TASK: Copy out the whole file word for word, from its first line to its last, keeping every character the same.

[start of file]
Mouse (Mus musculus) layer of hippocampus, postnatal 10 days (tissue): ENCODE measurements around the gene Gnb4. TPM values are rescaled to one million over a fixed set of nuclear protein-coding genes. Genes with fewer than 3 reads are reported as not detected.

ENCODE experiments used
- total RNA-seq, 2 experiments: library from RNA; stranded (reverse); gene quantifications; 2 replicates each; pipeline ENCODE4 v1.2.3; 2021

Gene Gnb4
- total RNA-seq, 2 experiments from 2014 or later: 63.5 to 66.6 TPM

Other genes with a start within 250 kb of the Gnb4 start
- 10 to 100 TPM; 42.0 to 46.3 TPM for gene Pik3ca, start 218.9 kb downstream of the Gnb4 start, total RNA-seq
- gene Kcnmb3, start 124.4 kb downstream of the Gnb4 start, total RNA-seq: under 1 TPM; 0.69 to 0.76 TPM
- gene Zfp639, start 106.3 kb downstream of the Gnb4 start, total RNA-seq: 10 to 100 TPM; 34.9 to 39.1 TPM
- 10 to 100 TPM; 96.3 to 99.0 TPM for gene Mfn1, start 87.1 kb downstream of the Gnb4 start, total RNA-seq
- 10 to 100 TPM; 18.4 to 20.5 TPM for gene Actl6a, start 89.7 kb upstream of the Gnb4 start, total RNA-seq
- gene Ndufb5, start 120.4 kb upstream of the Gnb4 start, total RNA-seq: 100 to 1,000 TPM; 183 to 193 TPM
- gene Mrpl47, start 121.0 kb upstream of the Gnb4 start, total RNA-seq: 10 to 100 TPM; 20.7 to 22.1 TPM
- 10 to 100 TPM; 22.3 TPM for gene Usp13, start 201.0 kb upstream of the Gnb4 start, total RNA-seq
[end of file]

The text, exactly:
Mouse (Mus musculus) layer of hippocampus, postnatal 10 days (tissue): ENCODE measurements around the gene Gnb4. TPM values are rescaled to one million over a fixed set of nuclear protein-coding genes. Genes with fewer than 3 reads are reported as not detected.

ENCODE experiments used
- total RNA-seq, 2 experiments: library from RNA; stranded (reverse); gene quantifications; 2 replicates each; pipeline ENCODE4 v1.2.3; 2021

Gene Gnb4
- total RNA-seq, 2 experiments from 2014 or later: 63.5 to 66.6 TPM

Other genes with a start within 250 kb of the Gnb4 start
- 10 to 100 TPM; 42.0 to 46.3 TPM for gene Pik3ca, start 218.9 kb downstream of the Gnb4 start, total RNA-seq
- gene Kcnmb3, start 124.4 kb downstream of the Gnb4 start, total RNA-seq: under 1 TPM; 0.69 to 0.76 TPM
- gene Zfp639, start 106.3 kb downstream of the Gnb4 start, total RNA-seq: 10 to 100 TPM; 34.9 to 39.1 TPM
- 10 to 100 TPM; 96.3 to 99.0 TPM for gene Mfn1, start 87.1 kb downstream of the Gnb4 start, total RNA-seq
- 10 to 100 TPM; 18.4 to 20.5 TPM for gene Actl6a, start 89.7 kb upstream of the Gnb4 start, total RNA-seq
- gene Ndufb5, start 120.4 kb upstream of the Gnb4 start, total RNA-seq: 100 to 1,000 TPM; 183 to 193 TPM
- gene Mrpl47, start 121.0 kb upstream of the Gnb4 start, total RNA-seq: 10 to 100 TPM; 20.7 to 22.1 TPM
- 10 to 100 TPM; 22.3 TPM for gene Usp13, start 201.0 kb upstream of the Gnb4 start, total RNA-seq